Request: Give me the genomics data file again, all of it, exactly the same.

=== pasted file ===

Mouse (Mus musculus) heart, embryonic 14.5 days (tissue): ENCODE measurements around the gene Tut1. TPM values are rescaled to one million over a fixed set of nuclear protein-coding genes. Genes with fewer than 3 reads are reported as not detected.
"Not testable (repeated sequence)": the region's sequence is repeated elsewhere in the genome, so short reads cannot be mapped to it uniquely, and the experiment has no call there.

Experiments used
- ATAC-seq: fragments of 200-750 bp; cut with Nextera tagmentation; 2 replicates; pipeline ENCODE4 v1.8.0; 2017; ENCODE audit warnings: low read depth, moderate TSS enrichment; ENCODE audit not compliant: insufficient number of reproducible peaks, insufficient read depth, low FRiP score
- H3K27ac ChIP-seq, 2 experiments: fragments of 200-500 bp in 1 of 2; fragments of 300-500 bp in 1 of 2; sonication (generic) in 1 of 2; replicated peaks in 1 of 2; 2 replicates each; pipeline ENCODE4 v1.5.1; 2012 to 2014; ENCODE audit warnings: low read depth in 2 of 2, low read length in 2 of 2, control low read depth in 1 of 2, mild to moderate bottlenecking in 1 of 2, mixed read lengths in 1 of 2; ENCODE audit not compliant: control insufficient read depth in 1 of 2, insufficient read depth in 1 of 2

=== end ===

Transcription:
Mouse (Mus musculus) heart, embryonic 14.5 days (tissue): ENCODE measurements around the gene Tut1. TPM values are rescaled to one million over a fixed set of nuclear protein-coding genes. Genes with fewer than 3 reads are reported as not detected.
"Not testable (repeated sequence)": the region's sequence is repeated elsewhere in the genome, so short reads cannot be mapped to it uniquely, and the experiment has no call there.

Experiments used
- ATAC-seq: fragments of 200-750 bp; cut with Nextera tagmentation; 2 replicates; pipeline ENCODE4 v1.8.0; 2017; ENCODE audit warnings: low read depth, moderate TSS enrichment; ENCODE audit not compliant: insufficient number of reproducible peaks, insufficient read depth, low FRiP score
- H3K27ac ChIP-seq, 2 experiments: fragments of 200-500 bp in 1 of 2; fragments of 300-500 bp in 1 of 2; sonication (generic) in 1 of 2; replicated peaks in 1 of 2; 2 replicates each; pipeline ENCODE4 v1.5.1; 2012 to 2014; ENCODE audit warnings: low read depth in 2 of 2, low read length in 2 of 2, control low read depth in 1 of 2, mild to moderate bottlenecking in 1 of 2, mixed read lengths in 1 of 2; ENCODE audit not compliant: control insufficient read depth in 1 of 2, insufficient read depth in 1 of 2